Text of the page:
A House for Kuzya (Дом для Кузьки, 1984) by Aida Zyablikova

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A House for Kuzya
Дом для Кузьки
Dom dlya Kuzki (ru)
Kodu Kuzjale (et)

Year 1984
Director(s) Zyablikova Aida
Studio(s) Ekran
Language(s) Russian
Genre(s) Comedy
Domestic life
Folklore & myth (Rus./East Slavic)
Literature (Rus./East Slavic)
Animation Type(s)  Puppet
Length 00:17:52
Wordiness 13.06
Animator.ru profile Ru, En
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This film is part of the Kuzya the House Elf series.


A house elf moves into a modern apartment where a little girl takes a liking to him.

The first film that was made starring Kuzya the House Elf, but it happens chronologically after #2.

A domovoy, or house-elf (or "nis" or "downie") is a magical little being bound to a house that combines making mischief with taking care of a house. Although present in the folklore of several countries, the traditional belief in such a being is strongly present in East Slavic cultures.

Summary: An old house in a newly-built flat district is demolished and its house-elf flees to the apartment of Natasha, a child who becomes friend with the house-elf, but keeps her presence a secret from her parents.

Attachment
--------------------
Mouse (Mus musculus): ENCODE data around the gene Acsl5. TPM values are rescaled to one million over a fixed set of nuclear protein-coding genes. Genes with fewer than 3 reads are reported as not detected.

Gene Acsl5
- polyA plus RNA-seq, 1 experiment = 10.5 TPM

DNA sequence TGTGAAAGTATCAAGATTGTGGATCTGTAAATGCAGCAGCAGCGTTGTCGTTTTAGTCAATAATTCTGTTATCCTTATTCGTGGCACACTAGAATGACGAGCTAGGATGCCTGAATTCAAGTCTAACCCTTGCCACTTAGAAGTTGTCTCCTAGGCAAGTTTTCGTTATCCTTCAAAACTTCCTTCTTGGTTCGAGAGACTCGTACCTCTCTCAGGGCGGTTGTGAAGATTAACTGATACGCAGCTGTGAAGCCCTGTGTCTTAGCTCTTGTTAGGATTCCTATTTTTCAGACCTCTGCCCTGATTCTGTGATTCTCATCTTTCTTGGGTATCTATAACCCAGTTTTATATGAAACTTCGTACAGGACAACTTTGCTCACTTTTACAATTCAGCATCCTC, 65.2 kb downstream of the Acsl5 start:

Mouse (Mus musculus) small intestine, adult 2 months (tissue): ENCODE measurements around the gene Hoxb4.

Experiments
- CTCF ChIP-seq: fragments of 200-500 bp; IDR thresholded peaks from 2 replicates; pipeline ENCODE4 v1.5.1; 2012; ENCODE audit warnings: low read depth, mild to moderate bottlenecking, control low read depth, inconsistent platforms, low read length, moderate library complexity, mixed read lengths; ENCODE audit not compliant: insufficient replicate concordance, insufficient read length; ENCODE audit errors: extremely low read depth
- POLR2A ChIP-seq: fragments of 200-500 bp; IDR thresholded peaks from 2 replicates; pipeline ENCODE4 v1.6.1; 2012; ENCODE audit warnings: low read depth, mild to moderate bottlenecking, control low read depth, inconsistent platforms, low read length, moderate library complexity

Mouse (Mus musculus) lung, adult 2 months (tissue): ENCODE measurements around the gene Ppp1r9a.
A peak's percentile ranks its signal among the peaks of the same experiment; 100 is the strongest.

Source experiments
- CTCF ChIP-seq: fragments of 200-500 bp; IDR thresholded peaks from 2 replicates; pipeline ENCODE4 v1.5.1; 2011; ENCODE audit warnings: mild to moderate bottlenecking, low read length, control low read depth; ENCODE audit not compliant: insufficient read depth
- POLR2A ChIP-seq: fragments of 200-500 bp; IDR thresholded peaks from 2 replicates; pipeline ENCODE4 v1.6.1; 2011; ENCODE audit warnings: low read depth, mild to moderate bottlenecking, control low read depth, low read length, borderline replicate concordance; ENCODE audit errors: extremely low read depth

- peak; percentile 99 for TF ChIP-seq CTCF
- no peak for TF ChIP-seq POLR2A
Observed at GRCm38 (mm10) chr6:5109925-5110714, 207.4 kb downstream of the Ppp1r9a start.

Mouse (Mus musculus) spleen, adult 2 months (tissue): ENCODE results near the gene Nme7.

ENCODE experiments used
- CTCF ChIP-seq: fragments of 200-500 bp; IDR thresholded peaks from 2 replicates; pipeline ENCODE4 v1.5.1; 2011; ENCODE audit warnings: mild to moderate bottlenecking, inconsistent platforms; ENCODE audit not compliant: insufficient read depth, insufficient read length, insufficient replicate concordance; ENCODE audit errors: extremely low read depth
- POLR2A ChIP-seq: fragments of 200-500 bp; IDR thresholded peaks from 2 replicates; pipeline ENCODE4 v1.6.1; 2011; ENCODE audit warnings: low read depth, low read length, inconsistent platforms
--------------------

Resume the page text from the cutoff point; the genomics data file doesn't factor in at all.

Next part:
The story has a somewhat peculiar history. The writer began writing the tale in the fall of 1972. She had been a guest at the estate of the artist Vasiliy Polenov where it was a tradition on October 8 to celebrate the birthday of the estate's house-elf Kuzya, which gave Aleksandrova the idea for the tale. It was published in 1977. After some time she wrote 2 more tales about Kuzya, making it a trilogy, but they were never published during her lifetime. She had made drawings to the tales which became concept art for the animation series, but they weren't allowed to be published in the book, because she had no diploma as an artist (she had only taken some animation courses). The author died young, in 1983. Her husband at the same time was asked to write a script on the basis of the first book called "Kuzia in a New Apartment". It was meant to be a one-time animation, but because of its success, it was decided to make a sequel. In the book, Kuzya tells Natasha memories from her past, but they were left out in the script for the animation. The 3th and 4th episode of the animation series roughly corresponds with the 2 unpublished books, but to link them with part one the second episode of the animation had to be written from scratch by co-scriptwiter Marina Vishnevetskaya, using the left out parts of the first book and bits and clues from the 2 later ones, which were published around 1985. The sequencing of the 4 animations is a bit strange because of it, as episode 2 is a prequel to 1, despite there not being a hint in episode 1 that there would be a prequel, while episodes 3 & 4 are sequels to 1. Yet it all corresponds with the intentions of the author.



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